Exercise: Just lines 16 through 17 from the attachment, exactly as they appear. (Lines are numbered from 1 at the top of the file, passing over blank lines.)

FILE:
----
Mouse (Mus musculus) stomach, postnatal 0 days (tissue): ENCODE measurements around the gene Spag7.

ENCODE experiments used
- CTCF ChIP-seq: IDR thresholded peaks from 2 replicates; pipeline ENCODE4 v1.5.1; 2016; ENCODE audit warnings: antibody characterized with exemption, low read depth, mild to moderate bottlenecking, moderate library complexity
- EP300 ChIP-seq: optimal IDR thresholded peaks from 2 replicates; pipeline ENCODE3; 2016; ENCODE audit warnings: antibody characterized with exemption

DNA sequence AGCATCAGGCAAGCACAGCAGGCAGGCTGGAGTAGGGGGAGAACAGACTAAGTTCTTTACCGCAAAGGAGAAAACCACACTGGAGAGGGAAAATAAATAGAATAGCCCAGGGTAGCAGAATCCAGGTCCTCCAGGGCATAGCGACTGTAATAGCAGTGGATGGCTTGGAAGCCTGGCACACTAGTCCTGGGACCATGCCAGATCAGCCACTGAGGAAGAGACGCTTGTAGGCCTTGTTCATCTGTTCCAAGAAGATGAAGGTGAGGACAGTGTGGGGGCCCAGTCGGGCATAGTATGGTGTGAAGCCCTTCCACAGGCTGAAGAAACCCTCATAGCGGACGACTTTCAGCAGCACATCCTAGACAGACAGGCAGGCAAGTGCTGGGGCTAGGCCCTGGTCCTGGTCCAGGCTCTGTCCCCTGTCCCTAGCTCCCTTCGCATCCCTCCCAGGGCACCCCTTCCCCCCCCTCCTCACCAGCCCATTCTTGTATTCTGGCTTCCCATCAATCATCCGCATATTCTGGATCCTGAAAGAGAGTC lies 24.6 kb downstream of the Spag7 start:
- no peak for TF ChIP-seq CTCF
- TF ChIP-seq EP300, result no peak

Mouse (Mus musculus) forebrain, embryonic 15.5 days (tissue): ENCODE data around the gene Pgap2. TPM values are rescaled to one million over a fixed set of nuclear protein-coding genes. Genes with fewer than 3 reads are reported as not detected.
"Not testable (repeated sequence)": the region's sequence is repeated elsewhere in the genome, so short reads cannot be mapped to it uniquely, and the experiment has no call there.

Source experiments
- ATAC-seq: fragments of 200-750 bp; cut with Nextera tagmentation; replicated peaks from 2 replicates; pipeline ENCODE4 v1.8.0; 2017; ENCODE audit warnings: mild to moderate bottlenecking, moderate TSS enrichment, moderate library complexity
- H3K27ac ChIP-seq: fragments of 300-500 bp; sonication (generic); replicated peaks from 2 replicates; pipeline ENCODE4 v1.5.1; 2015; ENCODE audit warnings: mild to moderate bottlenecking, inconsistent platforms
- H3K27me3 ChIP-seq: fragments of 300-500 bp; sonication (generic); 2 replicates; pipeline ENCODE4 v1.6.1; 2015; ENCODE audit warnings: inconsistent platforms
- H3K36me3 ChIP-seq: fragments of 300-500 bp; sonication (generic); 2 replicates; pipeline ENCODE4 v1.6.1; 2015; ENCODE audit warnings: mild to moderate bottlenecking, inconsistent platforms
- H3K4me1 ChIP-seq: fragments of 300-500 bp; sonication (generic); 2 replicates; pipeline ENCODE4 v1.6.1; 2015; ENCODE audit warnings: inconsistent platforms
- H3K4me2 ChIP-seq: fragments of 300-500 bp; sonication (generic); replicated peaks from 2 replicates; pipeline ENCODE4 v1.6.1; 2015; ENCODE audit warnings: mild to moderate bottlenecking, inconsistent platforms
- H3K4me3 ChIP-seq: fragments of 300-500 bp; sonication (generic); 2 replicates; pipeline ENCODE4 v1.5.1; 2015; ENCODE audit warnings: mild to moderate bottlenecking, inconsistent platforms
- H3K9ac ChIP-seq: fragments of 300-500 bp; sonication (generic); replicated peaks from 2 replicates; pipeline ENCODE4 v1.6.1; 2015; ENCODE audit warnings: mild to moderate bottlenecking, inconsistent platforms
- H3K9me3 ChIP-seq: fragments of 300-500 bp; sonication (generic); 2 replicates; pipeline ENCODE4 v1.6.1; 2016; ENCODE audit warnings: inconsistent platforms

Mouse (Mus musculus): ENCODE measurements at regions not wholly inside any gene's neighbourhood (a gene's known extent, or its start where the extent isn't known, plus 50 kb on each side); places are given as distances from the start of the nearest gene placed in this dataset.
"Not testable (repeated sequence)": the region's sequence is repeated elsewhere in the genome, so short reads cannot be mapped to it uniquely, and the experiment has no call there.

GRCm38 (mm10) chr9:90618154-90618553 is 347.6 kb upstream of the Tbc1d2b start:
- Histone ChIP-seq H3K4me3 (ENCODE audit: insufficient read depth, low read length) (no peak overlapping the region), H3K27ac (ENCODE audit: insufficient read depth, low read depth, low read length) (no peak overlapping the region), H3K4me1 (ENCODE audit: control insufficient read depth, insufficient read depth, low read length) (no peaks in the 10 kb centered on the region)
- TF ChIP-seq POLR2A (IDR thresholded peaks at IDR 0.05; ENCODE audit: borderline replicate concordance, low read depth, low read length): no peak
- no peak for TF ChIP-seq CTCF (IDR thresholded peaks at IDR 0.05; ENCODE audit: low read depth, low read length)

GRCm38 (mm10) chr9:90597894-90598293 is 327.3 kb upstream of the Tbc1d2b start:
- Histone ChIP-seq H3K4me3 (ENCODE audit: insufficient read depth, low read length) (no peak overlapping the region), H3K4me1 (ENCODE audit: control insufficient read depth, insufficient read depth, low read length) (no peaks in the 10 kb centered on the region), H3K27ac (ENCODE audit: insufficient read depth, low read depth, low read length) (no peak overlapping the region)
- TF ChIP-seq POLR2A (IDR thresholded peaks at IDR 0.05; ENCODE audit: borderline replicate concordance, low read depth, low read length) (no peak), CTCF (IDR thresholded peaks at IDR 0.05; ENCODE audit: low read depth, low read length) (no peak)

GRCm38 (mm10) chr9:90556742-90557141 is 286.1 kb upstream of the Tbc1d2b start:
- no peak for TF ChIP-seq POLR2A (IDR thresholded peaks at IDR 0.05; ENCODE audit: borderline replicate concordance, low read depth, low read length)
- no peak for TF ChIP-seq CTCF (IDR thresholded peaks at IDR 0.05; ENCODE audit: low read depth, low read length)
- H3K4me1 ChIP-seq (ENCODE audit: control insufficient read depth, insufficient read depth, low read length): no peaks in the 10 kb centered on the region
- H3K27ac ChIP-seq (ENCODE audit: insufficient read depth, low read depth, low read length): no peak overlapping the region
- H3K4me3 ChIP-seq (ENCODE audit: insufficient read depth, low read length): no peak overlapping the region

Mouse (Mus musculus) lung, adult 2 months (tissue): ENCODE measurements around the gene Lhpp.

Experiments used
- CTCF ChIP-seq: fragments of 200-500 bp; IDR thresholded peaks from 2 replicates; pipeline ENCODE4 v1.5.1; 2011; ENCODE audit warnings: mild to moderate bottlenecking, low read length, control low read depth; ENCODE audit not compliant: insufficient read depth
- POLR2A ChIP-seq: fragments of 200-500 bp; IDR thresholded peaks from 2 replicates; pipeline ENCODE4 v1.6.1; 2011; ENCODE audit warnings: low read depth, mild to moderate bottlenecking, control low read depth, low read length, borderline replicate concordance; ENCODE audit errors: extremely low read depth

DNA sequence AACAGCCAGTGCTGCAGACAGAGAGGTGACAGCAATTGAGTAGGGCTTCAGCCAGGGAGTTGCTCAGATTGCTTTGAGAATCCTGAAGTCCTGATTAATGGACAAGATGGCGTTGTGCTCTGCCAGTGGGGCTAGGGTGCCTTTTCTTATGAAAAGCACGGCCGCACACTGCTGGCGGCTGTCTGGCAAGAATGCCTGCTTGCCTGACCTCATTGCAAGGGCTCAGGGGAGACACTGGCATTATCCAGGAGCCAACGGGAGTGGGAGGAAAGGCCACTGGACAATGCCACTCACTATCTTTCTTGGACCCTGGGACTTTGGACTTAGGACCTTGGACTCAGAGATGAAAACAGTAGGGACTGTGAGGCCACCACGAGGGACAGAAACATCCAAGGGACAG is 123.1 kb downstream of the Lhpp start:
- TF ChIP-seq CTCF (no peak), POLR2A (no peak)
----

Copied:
- H3K4me2 ChIP-seq: fragments of 300-500 bp; sonication (generic); replicated peaks from 2 replicates; pipeline ENCODE4 v1.6.1; 2015; ENCODE audit warnings: mild to moderate bottlenecking, inconsistent platforms
- H3K4me3 ChIP-seq: fragments of 300-500 bp; sonication (generic); 2 replicates; pipeline ENCODE4 v1.5.1; 2015; ENCODE audit warnings: mild to moderate bottlenecking, inconsistent platforms